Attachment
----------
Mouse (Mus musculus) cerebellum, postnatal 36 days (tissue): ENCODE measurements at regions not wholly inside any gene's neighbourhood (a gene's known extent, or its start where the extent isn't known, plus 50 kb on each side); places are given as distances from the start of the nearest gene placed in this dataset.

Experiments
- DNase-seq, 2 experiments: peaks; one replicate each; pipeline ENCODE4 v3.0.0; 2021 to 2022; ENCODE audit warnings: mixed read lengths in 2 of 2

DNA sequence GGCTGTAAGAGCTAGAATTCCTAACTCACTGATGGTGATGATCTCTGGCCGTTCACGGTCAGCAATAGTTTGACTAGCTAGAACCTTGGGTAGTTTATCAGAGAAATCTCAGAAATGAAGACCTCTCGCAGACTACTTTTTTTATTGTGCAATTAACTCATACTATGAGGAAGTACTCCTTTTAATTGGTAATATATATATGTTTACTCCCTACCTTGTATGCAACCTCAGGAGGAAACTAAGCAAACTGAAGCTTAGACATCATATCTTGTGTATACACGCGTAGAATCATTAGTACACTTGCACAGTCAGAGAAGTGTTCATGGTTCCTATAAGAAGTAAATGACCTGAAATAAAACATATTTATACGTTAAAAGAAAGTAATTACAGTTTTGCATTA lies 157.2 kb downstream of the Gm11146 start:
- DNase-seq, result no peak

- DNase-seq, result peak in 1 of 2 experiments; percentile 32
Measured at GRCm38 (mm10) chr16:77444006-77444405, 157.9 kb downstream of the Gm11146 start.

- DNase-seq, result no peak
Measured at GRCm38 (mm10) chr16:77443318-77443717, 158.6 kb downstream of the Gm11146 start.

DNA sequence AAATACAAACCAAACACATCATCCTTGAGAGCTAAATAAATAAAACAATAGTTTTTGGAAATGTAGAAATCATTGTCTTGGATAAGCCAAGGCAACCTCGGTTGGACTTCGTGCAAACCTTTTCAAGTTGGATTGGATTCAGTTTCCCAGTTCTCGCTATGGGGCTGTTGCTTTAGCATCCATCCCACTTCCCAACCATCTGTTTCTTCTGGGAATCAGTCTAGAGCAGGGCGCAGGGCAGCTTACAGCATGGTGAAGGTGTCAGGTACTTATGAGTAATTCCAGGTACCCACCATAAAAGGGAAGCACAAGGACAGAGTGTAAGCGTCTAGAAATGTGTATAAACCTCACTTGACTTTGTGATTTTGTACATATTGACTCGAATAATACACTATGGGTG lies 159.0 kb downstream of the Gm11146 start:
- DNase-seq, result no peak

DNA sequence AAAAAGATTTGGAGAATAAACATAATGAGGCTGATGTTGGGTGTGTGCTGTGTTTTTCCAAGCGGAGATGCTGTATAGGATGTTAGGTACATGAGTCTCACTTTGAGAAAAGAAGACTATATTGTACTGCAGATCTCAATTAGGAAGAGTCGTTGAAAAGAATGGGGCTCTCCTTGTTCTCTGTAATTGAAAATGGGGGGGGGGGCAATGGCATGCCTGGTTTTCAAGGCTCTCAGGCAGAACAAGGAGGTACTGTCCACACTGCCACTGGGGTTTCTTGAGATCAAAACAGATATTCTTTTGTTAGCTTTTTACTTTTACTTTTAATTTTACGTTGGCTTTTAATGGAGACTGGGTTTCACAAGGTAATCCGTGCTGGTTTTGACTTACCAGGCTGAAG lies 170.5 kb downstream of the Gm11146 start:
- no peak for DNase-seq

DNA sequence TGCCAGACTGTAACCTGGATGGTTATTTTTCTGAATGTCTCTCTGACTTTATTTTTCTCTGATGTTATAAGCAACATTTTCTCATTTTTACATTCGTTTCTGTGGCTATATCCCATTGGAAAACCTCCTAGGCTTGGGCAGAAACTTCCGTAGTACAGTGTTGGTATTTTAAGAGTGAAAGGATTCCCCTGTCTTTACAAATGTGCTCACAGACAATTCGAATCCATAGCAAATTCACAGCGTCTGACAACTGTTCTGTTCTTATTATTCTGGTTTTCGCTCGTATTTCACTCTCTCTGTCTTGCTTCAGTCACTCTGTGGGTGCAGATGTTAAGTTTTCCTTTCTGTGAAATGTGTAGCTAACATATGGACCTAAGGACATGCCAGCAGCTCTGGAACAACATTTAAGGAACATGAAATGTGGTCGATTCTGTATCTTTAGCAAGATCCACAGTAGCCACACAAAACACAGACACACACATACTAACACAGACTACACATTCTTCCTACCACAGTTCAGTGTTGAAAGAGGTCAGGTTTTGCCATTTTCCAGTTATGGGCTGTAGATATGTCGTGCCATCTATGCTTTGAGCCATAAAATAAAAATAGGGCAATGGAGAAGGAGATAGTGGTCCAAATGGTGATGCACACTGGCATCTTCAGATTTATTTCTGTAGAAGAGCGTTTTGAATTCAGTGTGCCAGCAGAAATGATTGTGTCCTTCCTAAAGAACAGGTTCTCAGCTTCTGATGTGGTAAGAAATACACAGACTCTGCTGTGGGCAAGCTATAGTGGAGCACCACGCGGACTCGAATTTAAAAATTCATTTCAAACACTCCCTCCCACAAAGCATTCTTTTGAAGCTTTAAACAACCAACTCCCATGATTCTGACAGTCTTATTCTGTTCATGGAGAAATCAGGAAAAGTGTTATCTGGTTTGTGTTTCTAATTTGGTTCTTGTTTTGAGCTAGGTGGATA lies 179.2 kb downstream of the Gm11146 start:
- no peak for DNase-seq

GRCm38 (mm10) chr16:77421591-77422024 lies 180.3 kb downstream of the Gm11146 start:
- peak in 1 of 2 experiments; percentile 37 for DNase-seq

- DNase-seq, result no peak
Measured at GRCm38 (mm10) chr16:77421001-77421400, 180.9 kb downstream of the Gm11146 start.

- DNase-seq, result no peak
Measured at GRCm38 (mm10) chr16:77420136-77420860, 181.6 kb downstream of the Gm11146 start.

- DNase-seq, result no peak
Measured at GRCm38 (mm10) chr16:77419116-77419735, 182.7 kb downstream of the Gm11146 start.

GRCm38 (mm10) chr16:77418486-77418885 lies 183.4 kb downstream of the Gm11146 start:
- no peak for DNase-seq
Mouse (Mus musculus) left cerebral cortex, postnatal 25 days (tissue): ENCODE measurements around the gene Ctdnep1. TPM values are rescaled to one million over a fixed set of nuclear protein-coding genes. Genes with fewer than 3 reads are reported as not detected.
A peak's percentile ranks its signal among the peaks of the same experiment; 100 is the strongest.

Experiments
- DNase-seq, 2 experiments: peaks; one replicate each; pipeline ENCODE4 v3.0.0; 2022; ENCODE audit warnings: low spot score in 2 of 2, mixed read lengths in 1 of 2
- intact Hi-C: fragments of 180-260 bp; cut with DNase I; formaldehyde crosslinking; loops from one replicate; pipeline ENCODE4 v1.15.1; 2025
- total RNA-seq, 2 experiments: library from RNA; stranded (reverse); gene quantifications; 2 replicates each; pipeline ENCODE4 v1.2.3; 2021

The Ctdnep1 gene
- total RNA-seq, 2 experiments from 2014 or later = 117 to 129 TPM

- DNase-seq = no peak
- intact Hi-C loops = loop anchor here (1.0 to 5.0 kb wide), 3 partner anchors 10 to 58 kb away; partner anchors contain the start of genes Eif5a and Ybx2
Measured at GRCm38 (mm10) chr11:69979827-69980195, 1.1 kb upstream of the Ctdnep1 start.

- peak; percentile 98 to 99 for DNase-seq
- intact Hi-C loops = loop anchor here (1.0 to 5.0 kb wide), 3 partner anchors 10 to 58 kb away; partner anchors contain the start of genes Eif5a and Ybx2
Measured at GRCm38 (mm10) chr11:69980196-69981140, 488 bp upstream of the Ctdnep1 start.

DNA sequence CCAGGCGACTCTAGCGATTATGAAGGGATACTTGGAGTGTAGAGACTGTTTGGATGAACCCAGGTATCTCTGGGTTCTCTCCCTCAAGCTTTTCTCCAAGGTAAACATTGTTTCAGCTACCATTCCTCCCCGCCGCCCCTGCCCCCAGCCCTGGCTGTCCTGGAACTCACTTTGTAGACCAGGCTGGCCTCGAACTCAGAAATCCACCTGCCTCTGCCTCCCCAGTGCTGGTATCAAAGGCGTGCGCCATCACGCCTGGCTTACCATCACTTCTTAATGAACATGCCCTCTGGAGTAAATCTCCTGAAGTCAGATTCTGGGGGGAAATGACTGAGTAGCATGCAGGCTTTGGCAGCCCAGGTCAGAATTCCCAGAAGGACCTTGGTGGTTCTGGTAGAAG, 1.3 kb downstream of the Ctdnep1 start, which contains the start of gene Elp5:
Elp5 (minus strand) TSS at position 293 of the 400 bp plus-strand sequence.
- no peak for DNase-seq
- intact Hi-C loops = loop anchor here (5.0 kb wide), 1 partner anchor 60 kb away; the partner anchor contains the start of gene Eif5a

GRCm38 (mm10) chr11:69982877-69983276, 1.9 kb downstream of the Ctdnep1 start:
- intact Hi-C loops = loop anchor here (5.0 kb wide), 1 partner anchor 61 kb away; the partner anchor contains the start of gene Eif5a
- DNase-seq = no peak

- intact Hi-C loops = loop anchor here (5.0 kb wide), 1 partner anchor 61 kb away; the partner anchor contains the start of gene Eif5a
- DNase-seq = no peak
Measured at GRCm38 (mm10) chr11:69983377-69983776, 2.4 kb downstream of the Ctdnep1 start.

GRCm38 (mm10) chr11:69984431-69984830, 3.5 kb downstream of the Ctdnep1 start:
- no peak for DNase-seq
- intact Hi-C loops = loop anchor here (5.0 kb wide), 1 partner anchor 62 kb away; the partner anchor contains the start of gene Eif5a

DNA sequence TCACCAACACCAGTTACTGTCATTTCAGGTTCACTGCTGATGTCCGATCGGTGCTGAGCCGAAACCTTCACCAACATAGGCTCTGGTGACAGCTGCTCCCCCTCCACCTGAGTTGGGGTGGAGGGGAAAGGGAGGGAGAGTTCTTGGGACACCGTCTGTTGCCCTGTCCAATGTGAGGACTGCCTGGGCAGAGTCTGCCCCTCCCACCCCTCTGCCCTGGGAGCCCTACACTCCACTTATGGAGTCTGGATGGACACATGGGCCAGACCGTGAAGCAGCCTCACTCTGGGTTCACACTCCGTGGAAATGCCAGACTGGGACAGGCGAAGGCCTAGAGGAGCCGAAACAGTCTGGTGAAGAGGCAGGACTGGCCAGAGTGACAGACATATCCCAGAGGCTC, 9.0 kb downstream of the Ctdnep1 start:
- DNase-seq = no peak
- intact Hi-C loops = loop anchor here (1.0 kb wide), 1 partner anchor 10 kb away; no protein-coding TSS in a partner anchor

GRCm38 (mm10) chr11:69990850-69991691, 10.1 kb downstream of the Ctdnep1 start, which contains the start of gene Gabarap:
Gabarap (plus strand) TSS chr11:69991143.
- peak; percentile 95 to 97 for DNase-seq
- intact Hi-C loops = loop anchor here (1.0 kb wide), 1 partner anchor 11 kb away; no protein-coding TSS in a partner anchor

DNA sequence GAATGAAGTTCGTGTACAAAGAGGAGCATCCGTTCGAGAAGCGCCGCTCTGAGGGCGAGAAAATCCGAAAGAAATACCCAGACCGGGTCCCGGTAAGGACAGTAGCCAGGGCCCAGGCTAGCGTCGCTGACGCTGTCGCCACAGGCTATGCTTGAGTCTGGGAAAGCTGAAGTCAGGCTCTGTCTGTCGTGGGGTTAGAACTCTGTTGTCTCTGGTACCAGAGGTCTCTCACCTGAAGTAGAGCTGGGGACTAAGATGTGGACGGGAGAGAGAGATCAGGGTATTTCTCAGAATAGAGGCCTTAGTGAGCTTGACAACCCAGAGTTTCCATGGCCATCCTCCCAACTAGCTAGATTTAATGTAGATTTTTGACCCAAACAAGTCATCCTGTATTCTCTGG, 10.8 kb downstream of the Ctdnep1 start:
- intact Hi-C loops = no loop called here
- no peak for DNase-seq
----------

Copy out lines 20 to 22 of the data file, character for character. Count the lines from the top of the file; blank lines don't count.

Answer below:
- DNase-seq, result no peak
Measured at GRCm38 (mm10) chr16:77420136-77420860, 181.6 kb downstream of the Gm11146 start.

- DNase-seq, result no peak